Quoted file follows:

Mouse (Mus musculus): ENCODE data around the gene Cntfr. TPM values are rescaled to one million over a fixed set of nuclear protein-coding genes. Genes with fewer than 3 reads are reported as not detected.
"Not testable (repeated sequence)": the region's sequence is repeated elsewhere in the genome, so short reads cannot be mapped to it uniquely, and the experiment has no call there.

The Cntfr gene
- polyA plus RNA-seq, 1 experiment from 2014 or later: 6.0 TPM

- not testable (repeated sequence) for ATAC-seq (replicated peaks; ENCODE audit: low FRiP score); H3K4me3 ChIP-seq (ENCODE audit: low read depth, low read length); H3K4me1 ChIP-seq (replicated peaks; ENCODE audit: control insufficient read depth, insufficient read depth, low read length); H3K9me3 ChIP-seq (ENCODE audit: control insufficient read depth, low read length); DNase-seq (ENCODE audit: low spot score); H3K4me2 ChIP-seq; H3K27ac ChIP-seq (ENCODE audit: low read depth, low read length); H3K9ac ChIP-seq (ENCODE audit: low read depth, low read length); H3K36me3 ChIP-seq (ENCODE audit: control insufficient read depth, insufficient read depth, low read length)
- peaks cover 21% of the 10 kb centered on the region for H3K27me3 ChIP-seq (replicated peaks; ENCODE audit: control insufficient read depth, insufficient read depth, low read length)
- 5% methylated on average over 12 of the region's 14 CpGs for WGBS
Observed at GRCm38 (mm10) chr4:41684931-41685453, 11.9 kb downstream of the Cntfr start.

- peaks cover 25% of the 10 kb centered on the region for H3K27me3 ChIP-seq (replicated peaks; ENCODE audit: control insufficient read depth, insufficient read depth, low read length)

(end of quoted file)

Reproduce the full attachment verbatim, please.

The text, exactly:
Mouse (Mus musculus): ENCODE data around the gene Cntfr. TPM values are rescaled to one million over a fixed set of nuclear protein-coding genes. Genes with fewer than 3 reads are reported as not detected.
"Not testable (repeated sequence)": the region's sequence is repeated elsewhere in the genome, so short reads cannot be mapped to it uniquely, and the experiment has no call there.

The Cntfr gene
- polyA plus RNA-seq, 1 experiment from 2014 or later: 6.0 TPM

- not testable (repeated sequence) for ATAC-seq (replicated peaks; ENCODE audit: low FRiP score); H3K4me3 ChIP-seq (ENCODE audit: low read depth, low read length); H3K4me1 ChIP-seq (replicated peaks; ENCODE audit: control insufficient read depth, insufficient read depth, low read length); H3K9me3 ChIP-seq (ENCODE audit: control insufficient read depth, low read length); DNase-seq (ENCODE audit: low spot score); H3K4me2 ChIP-seq; H3K27ac ChIP-seq (ENCODE audit: low read depth, low read length); H3K9ac ChIP-seq (ENCODE audit: low read depth, low read length); H3K36me3 ChIP-seq (ENCODE audit: control insufficient read depth, insufficient read depth, low read length)
- peaks cover 21% of the 10 kb centered on the region for H3K27me3 ChIP-seq (replicated peaks; ENCODE audit: control insufficient read depth, insufficient read depth, low read length)
- 5% methylated on average over 12 of the region's 14 CpGs for WGBS
Observed at GRCm38 (mm10) chr4:41684931-41685453, 11.9 kb downstream of the Cntfr start.

- peaks cover 25% of the 10 kb centered on the region for H3K27me3 ChIP-seq (replicated peaks; ENCODE audit: control insufficient read depth, insufficient read depth, low read length)